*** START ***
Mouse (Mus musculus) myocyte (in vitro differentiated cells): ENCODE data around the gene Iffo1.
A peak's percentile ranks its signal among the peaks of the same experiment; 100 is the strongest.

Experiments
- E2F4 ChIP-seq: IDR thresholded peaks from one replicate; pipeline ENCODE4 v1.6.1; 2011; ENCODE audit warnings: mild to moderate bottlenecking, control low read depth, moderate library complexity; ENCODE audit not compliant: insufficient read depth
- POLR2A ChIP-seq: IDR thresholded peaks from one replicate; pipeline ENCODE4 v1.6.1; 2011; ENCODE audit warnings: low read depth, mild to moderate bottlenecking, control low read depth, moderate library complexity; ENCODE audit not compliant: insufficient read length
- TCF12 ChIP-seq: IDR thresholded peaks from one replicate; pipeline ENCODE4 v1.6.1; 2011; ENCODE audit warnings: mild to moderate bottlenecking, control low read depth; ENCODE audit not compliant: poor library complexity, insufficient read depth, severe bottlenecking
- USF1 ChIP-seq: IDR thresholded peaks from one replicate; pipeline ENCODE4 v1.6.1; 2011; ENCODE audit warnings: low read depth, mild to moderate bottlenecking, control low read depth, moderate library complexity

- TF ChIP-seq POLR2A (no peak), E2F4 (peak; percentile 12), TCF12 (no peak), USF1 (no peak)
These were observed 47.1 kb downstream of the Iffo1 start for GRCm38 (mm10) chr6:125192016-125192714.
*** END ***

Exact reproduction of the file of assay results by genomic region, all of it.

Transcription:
Mouse (Mus musculus) myocyte (in vitro differentiated cells): ENCODE data around the gene Iffo1.
A peak's percentile ranks its signal among the peaks of the same experiment; 100 is the strongest.

Experiments
- E2F4 ChIP-seq: IDR thresholded peaks from one replicate; pipeline ENCODE4 v1.6.1; 2011; ENCODE audit warnings: mild to moderate bottlenecking, control low read depth, moderate library complexity; ENCODE audit not compliant: insufficient read depth
- POLR2A ChIP-seq: IDR thresholded peaks from one replicate; pipeline ENCODE4 v1.6.1; 2011; ENCODE audit warnings: low read depth, mild to moderate bottlenecking, control low read depth, moderate library complexity; ENCODE audit not compliant: insufficient read length
- TCF12 ChIP-seq: IDR thresholded peaks from one replicate; pipeline ENCODE4 v1.6.1; 2011; ENCODE audit warnings: mild to moderate bottlenecking, control low read depth; ENCODE audit not compliant: poor library complexity, insufficient read depth, severe bottlenecking
- USF1 ChIP-seq: IDR thresholded peaks from one replicate; pipeline ENCODE4 v1.6.1; 2011; ENCODE audit warnings: low read depth, mild to moderate bottlenecking, control low read depth, moderate library complexity

- TF ChIP-seq POLR2A (no peak), E2F4 (peak; percentile 12), TCF12 (no peak), USF1 (no peak)
These were observed 47.1 kb downstream of the Iffo1 start for GRCm38 (mm10) chr6:125192016-125192714.